Senators Say Factors Like Lack of Housing, Hunger, Unemployment, and Education Have Far More Impact on Health than Availability of Medical Care and Treatment

WASHINGTON, D.C. [08/6/20]—U.S. Senators Tina Smith (D-Minn.) and Chris Murphy (D-Conn.) said today that factors like unemployment, hunger, lack of affordable housing, and education have far more impact on Americans’ health—especially in communities of color—than just medical care and treatment. On Wednesday they introduced legislation designed to study the role these “social determinants” play in exacerbating health inequities and to invest in addressing them.

The Senators said that medical treatment accounts for only 10 to 20 percent of an individual’s overall health, while other social determinants of health (SDOH) account for the other 80 to 90 percent. Their Improving Social Determinants of Health Act of 2020 would authorize the Centers for Disease Control to begin work on improving health outcomes and reducing inequities by investing in the efforts of the federal government, and of public health agencies and community organizations to address the adverse impact of SDOHs

You can read more about the bill here.

“It’s striking how poor health outcomes—especially in communities of color—are exacerbated not only by a lack of medical care, but more importantly by living without a safe place to call home, a job that supports a family, good schools, and enough food on the table,” said Senator Smith. “Far too often our communities of color are hit hardest by these inequities and we’ve seen how that has adversely impacted them during the COVID-19 pandemic. The measure I’m introducing with Senator Chris Murphy would seek to better understand how we can address these social determinants to improve the health of families and communities.”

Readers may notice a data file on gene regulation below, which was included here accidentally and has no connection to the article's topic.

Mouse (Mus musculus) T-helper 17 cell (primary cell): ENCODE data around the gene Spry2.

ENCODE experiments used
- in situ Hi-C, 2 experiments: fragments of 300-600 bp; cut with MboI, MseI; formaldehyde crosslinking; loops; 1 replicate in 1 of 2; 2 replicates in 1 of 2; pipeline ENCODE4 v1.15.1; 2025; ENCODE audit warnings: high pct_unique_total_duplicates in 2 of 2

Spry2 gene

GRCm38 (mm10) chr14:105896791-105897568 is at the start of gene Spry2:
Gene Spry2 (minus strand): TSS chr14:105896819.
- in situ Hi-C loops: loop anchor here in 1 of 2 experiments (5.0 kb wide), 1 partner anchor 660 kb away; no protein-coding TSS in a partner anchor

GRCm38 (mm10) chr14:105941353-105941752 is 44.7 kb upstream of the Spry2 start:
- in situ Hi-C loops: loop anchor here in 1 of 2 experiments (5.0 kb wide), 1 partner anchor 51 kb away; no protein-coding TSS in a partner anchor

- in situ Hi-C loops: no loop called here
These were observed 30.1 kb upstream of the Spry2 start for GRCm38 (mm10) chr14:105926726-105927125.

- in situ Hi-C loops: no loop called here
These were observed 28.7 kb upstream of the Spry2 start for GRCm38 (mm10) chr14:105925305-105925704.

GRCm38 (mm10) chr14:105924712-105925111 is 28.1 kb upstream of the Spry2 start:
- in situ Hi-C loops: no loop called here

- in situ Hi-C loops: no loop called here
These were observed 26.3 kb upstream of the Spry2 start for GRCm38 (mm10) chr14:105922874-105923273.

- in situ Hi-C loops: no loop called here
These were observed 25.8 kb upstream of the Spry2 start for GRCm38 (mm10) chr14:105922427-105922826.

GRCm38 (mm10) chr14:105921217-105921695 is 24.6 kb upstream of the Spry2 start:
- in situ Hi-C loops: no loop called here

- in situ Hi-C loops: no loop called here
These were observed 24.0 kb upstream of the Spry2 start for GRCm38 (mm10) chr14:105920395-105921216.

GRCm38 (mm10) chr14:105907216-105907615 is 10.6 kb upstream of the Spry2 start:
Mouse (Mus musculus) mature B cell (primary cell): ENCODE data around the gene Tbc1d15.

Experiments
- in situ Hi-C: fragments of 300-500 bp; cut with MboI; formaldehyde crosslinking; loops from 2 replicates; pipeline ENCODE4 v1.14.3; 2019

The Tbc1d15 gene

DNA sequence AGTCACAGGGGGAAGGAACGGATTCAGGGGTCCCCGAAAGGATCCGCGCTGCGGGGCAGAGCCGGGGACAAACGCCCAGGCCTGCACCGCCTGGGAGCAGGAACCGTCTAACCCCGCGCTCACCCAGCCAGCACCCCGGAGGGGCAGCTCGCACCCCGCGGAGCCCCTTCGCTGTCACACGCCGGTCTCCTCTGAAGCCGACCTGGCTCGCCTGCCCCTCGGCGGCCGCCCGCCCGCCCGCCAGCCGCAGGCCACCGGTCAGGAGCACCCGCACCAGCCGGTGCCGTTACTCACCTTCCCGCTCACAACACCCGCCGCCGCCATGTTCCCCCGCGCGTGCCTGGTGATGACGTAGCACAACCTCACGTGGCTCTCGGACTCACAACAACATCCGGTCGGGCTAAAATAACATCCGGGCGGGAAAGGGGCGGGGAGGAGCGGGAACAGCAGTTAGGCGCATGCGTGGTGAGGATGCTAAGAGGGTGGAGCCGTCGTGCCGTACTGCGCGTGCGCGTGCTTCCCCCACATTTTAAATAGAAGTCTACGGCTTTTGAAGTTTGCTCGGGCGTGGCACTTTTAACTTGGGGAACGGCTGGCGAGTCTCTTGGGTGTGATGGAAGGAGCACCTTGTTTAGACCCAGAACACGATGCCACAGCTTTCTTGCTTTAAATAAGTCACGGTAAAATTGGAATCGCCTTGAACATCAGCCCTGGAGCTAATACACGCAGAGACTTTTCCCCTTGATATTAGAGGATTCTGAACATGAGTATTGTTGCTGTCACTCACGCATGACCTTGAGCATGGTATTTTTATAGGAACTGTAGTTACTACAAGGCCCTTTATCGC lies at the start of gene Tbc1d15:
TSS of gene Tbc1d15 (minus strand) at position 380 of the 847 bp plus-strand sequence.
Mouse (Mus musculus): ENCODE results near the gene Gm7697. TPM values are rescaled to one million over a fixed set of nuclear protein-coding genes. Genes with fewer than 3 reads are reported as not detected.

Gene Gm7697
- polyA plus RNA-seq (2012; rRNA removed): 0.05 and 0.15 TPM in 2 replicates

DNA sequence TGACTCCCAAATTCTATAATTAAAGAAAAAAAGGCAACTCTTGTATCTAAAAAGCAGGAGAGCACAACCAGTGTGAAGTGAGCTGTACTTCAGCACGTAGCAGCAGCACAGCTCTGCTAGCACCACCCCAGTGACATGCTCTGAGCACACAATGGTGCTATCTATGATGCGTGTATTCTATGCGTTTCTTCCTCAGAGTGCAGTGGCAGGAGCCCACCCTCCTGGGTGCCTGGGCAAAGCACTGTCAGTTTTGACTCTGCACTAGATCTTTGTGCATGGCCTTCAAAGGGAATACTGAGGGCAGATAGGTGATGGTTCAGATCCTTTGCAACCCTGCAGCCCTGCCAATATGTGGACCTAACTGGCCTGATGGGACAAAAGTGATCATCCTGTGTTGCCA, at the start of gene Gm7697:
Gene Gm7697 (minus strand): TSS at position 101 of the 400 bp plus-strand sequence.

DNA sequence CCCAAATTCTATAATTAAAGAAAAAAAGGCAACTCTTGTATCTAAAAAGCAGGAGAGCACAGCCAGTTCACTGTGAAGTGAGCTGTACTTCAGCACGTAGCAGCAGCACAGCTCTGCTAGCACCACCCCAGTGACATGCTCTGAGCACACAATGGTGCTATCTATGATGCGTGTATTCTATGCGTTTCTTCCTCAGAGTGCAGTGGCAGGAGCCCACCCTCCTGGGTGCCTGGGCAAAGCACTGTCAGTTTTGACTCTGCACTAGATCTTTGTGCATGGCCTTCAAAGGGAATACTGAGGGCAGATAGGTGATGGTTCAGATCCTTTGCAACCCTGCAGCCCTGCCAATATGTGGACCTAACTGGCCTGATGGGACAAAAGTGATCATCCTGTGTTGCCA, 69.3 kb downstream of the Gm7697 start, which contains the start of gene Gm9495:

“COVID-19 has taken a particularly horrific toll on communities of color. It’s exposed the structural inequities ingrained in our health care system and should be a wake-up call to fix these injustices—fast. People of color already have a hard time accessing quality health care, affordable housing, and healthy food in their communities—otherwise known as social determinants of health—and are hardest hit by growing levels of poverty and unemployment,” said Sen. Murphy. “I’m teaming up with Senator Smith to introduce legislation that begins to address these health disparities by providing grants to local groups that are working together to better health outcomes for those in need.”

"Trust for America’s Health (TFAH) congratulates Sen. Smith and Sen. Murphy on the introduction of the Improving Social Determinants of Health Act of 2020. The COVID-19 pandemic, as well as the conversations our country is having about racism and racial justice, spotlight the social and economic conditions that contribute to an individual’s health and how a community’s resources directly impact the health outcomes of its residents,” said John Auerbach, President and CEO of Trust for America’s Health. “This legislation would empower public health departments and community organizations to act as chief health strategists in their communities. It is an important next step in improving health outcomes, reducing healthcare spending and addressing health inequities. TFAH is proud to support this bill and urges Senate support.”

The measure, endorsed by more than 195 organizations across the country, would authorize the Centers for Disease Control and Prevention (CDC) to create a program to improve health outcomes, reduce health inequities, and improve capacity of public health agencies and community organizations to address SDOHs. This legislation will:

  •       Coordinate across CDC to ensure programs consider and incorporate social determinants of health in grants and activities.
  •       Award grants to state, local, territorial, and Tribal health agencies to address social determinants of health in target communities.
  •       Award grants to nonprofit organizations and institutions of higher education to conduct research on best practices for addressing the social determinants of health.
  •       Coordinate, support, and align social determinant of health activities at the CDC with other federal agencies.
  •       Collect and analyze data related to social determinant of health activities.
  •       Authorize $50 million annually for program activities.

Co-sponsoring the bill are Senators Angus King, (I-Maine), Sheldon Whitehouse (D-R.I.), Kamala Harris (D-Calif.), Tom Carper (D-Del.) and Ron Wyden (D-Ore.).

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